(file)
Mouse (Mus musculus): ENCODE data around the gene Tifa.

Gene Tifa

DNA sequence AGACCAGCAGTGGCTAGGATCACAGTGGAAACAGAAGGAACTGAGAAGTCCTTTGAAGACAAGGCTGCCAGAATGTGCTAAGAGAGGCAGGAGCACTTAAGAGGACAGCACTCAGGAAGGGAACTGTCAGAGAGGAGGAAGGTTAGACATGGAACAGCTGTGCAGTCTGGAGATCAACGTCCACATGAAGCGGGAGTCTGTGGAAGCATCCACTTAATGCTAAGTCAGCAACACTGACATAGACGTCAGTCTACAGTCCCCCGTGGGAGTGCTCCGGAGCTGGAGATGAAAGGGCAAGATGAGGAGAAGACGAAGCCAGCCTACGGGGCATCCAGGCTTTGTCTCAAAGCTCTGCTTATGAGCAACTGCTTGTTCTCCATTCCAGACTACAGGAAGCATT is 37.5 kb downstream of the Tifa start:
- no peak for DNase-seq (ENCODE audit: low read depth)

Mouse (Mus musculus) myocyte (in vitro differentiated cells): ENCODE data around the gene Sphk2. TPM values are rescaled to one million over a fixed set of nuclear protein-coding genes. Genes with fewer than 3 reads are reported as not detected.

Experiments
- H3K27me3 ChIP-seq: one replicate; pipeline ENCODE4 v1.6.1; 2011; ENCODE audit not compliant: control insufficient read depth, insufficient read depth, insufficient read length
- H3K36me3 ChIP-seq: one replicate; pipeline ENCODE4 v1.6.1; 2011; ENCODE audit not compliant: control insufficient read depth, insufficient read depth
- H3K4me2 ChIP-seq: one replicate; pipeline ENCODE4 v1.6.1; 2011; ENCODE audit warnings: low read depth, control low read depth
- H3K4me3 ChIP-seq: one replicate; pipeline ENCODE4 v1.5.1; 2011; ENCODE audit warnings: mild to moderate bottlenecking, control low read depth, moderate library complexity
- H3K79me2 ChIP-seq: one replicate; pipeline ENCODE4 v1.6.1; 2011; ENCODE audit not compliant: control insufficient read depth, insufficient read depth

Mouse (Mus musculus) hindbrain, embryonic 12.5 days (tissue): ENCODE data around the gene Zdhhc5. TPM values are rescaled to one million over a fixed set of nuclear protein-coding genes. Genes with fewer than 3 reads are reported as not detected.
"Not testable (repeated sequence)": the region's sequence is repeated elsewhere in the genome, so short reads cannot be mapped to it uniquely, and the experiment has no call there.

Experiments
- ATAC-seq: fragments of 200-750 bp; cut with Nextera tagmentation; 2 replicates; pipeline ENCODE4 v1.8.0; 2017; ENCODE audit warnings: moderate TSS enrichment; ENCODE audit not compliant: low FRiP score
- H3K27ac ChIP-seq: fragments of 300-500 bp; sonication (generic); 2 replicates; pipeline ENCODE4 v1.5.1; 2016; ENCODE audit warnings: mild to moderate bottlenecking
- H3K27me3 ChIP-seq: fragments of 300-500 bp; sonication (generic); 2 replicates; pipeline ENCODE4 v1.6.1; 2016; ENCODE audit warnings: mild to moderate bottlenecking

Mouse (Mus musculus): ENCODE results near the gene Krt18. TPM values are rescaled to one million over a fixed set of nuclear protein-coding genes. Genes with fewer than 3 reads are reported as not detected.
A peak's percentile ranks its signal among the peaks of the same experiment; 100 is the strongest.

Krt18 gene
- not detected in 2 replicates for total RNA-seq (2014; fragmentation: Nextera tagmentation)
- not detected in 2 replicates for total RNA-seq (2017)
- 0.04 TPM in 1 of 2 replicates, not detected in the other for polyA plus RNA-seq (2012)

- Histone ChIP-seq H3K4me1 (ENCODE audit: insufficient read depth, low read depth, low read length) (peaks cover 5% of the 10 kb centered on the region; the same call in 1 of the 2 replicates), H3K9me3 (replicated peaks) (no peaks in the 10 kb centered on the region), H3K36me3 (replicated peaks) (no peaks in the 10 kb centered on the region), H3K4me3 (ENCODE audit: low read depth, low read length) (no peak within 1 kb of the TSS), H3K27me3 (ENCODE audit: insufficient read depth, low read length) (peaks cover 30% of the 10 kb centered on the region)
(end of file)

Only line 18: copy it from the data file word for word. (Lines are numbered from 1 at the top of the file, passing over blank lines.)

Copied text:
Mouse (Mus musculus): ENCODE results near the gene Krt18. TPM values are rescaled to one million over a fixed set of nuclear protein-coding genes. Genes with fewer than 3 reads are reported as not detected.